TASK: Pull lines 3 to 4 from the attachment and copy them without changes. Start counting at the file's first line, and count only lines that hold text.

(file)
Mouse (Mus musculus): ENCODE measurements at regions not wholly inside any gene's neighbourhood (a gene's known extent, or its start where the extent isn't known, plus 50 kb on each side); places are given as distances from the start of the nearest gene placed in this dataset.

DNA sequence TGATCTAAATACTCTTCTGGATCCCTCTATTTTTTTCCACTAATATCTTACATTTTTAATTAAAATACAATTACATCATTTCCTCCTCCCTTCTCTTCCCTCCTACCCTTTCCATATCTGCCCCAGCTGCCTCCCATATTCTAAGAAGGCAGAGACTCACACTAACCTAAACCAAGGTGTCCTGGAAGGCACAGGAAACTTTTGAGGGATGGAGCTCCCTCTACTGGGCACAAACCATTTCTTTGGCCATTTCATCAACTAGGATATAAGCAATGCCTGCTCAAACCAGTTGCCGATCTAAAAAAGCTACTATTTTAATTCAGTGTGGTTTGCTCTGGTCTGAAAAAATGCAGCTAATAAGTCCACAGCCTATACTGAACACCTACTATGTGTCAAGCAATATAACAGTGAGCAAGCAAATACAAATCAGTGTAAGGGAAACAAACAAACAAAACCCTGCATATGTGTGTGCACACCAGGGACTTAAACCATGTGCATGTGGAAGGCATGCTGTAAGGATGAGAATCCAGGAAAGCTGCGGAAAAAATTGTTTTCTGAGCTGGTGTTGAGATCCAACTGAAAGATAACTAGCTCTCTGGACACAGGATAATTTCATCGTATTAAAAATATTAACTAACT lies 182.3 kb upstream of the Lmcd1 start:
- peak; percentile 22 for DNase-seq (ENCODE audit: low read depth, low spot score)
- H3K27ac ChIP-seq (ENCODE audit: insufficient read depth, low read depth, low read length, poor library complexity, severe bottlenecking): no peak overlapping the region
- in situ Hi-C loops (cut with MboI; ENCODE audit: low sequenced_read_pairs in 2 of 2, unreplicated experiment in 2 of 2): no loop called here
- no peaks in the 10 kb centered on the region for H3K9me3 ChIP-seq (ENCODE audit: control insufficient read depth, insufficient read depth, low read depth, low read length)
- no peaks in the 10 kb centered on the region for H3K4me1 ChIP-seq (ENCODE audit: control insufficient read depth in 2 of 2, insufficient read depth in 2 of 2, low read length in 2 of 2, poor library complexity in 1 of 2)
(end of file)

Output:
- peak; percentile 22 for DNase-seq (ENCODE audit: low read depth, low spot score)
- H3K27ac ChIP-seq (ENCODE audit: insufficient read depth, low read depth, low read length, poor library complexity, severe bottlenecking): no peak overlapping the region